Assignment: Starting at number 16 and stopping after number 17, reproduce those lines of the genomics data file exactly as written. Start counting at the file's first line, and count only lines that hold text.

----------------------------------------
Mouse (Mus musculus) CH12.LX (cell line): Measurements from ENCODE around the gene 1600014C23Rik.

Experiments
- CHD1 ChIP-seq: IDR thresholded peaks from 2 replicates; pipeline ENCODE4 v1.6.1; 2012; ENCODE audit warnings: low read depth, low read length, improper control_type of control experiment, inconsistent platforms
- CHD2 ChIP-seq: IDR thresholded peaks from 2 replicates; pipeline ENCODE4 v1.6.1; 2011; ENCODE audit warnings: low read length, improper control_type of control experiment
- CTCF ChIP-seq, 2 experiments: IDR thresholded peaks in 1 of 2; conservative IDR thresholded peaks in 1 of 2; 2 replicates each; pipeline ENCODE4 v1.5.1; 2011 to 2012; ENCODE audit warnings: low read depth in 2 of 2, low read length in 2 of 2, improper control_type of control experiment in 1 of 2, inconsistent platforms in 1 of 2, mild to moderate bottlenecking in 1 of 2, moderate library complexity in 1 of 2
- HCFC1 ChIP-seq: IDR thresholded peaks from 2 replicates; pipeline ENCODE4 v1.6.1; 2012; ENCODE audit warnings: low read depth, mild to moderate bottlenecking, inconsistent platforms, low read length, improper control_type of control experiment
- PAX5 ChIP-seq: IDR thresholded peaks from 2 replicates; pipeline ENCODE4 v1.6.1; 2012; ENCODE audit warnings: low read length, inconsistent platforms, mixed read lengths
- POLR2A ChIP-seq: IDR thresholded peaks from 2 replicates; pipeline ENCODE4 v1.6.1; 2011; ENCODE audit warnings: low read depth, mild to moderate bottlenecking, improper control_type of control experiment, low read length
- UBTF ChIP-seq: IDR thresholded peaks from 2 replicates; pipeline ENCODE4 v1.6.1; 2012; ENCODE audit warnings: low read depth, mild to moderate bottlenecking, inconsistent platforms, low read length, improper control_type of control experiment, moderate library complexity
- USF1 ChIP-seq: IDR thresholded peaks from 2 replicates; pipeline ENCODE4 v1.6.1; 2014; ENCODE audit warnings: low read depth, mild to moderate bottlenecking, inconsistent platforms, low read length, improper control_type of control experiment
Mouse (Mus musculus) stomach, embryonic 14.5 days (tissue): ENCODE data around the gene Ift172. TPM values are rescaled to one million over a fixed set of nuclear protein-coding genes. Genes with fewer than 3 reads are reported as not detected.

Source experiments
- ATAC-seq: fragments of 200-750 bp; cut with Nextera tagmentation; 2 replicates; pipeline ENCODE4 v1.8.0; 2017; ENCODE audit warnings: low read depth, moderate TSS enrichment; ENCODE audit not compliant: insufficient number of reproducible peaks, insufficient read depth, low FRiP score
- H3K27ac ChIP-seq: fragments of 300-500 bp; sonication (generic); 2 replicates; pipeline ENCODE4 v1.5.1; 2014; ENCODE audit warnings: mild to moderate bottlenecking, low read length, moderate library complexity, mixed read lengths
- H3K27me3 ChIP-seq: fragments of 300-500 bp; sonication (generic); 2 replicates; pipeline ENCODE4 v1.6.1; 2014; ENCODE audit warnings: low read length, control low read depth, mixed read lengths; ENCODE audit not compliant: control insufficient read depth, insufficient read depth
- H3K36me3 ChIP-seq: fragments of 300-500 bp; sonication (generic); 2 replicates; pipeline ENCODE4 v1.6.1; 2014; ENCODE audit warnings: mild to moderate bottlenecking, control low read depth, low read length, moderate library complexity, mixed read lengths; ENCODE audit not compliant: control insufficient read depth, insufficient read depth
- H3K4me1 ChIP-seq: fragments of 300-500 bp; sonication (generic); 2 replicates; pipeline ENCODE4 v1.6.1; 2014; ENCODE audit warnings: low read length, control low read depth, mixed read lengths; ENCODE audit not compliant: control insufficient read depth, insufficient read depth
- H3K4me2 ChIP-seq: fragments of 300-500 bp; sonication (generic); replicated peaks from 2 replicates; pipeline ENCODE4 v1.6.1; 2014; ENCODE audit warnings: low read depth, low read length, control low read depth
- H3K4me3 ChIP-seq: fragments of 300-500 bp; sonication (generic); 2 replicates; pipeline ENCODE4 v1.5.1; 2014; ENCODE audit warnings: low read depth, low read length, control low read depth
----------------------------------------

- H3K36me3 ChIP-seq: fragments of 300-500 bp; sonication (generic); 2 replicates; pipeline ENCODE4 v1.6.1; 2014; ENCODE audit warnings: mild to moderate bottlenecking, control low read depth, low read length, moderate library complexity, mixed read lengths; ENCODE audit not compliant: control insufficient read depth, insufficient read depth
- H3K4me1 ChIP-seq: fragments of 300-500 bp; sonication (generic); 2 replicates; pipeline ENCODE4 v1.6.1; 2014; ENCODE audit warnings: low read length, control low read depth, mixed read lengths; ENCODE audit not compliant: control insufficient read depth, insufficient read depth